My hypotheses for this analysis are that there will be much higher population rates in cities than rural places, but more importantly, that population increase will be in urban and suburban counties. I also suspect that there will be decreasing populations in rural counties. I hypothesis this shift towards cities because of the attractions of cities (and repulsions of rural areas). People frequently move in search of more job opportunities, which are typically in or around cities (PRB, 2008). A major industry in rural areas is agriculture, which is a shrinking industry, especially due to the concentration of farms. Fewer job opportunities in rural areas act as a repulsion processes and the larger economies in cities act as an attraction process.

In order to identify spatial patterns in the population data I created maps of the two years of data as well as a map of the difference in population. To help highlight the areas with higher rates of increase and decrease in populations, I conducted a hotspot analysis.

Since I have continuous county-level data, I determined that a hotspot analysis would be the best way to highlight the patterns. I used a similar approach to the Getis-Ord Gi hotpot analysis, but since I was working in Python, I used the Exploratory Analysis of Spatial Data package to conduct spatial autocorrelation and identify hot spots, cold spots, and spatial outliers.

In order to conduct a hotspot analysis, I had to first join the population datasets from 1992 and 2017 with the shapefile of counties. This took some reformatting of the datasets and their county identifier codes to match them up correctly. I then selected out the four states that I am working with but found that the population in cities in eastern Texas are significantly larger than anywhere else in those four states, so I separated eastern Texas from the rest.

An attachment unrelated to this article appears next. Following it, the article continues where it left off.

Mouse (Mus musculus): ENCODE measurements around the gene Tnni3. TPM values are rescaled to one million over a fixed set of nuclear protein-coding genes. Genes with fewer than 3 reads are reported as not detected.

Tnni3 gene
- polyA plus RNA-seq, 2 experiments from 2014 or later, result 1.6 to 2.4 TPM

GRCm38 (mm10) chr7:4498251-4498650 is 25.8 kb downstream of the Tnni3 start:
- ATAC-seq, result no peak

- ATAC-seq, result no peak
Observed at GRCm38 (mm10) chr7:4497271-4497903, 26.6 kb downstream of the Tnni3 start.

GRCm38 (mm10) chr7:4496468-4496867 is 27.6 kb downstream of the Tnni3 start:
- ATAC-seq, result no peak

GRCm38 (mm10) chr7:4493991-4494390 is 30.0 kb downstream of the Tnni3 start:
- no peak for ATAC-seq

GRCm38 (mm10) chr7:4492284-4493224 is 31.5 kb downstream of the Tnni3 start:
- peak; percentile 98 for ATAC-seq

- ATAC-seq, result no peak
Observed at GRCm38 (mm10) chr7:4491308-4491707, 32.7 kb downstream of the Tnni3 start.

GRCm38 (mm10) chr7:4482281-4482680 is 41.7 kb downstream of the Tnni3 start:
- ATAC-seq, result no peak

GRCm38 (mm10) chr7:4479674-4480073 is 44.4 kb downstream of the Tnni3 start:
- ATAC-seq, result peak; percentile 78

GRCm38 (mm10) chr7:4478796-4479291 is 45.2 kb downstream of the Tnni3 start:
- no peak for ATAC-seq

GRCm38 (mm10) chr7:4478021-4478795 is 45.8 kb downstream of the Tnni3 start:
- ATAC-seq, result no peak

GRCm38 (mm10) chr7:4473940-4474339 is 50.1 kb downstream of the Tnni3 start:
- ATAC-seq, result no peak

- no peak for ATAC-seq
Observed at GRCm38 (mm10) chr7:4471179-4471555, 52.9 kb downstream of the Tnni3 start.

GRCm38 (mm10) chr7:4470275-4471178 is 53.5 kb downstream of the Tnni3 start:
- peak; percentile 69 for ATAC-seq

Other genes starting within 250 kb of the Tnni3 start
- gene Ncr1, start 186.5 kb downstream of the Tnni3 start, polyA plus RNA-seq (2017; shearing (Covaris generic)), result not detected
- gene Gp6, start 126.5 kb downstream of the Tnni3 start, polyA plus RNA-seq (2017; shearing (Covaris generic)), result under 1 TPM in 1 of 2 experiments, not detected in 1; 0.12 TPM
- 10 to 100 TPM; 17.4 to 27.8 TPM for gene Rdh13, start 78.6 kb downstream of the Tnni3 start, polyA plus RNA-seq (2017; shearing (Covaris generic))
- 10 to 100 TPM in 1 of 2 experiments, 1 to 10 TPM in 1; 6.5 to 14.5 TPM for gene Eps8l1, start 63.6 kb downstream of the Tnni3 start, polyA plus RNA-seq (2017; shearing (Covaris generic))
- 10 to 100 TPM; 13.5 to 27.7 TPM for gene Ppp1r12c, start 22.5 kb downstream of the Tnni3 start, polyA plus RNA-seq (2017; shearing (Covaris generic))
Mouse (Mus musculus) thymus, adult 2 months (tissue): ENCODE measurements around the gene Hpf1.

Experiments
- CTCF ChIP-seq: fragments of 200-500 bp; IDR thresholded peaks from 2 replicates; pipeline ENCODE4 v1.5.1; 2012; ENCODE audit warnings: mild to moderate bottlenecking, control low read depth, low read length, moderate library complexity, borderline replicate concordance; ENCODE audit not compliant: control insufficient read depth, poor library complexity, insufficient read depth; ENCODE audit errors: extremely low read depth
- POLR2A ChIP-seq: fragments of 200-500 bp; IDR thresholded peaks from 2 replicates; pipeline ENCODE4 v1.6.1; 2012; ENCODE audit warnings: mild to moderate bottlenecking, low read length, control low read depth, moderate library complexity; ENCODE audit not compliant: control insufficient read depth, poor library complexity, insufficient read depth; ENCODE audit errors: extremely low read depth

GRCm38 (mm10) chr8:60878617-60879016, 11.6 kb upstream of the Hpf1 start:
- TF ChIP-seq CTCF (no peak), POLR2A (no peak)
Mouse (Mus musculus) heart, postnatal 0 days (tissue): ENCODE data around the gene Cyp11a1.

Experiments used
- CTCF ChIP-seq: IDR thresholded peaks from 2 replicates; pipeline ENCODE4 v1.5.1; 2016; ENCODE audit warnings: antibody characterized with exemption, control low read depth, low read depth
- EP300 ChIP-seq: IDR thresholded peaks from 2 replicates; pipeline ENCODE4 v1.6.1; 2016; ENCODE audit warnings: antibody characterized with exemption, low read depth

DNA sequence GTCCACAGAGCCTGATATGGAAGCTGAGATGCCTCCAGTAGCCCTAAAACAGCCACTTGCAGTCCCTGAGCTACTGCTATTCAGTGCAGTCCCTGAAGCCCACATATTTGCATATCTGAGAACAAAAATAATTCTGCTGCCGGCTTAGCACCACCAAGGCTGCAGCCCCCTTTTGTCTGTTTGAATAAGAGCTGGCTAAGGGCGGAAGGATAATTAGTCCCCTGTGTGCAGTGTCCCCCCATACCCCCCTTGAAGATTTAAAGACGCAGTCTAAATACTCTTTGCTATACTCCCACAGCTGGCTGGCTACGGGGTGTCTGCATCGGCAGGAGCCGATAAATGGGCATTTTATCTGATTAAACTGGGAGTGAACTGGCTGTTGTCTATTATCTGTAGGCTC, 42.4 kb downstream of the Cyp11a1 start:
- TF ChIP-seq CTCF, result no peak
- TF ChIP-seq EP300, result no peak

In order to calculate hotspots, I had to first calculate the spatial lag. This function returns the average of each observation’s neighbors. Then using weights, the spatial lag, and a few other inputs, identifies counties that are hotspots and cold spots.

My results show some obvious hotspots over cities, although not all cities are hotspots. It is possible that some have populations that are not as large as others, and therefore are not standing out as hotspots. I found the cold spots to be helpful in identifying cold spots, or areas with dramatic decreases in population. There is a large cold spot between Nebraska and Kansas on the eastern side of the states. There are some others that I will keep an eye on as well when I bring dataset B into the picture.

On the left is the hot and cold spot map of population change between 1992 and 2017. On the right is the raw change in population (2017 – 1992).

I would say that this method has been useful for highlighting the hot and cold spots in a busy dataset, but it has not created new insights. The tool that I used in Python is also not documented in very much detail, so there was a lot of front loading of effort in order to get it to work.


Population Reference Bureau. 2008. Population Losses Mount in U.S. Rural Areas. Retrieved from

Assessing Greenland Outlet Glacier Retreat from Terminus Lines (Exercise 1)


My work for Exercise 1 was geared towards developing a method to calculate the magnitude of retreat of Greenland outlet glaciers, based on their terminus lines. Because there is no obvious tool or set of tools to do this in ArcGIS pro, I developed two distinct workflows to produce relatively accurate datasets representing the spatial retreat of glacier boundaries. Once these datasets were constructed, I was able to conduct some very preliminary spatial statistics to determine their distribution.


1.How can I calculate and represent glacier retreat solely from polylines of glacier termini? How is this (constructed) variable of glacial retreat distributed across Greenland?

What kinds of attraction/repulsion processes might occur in your variable?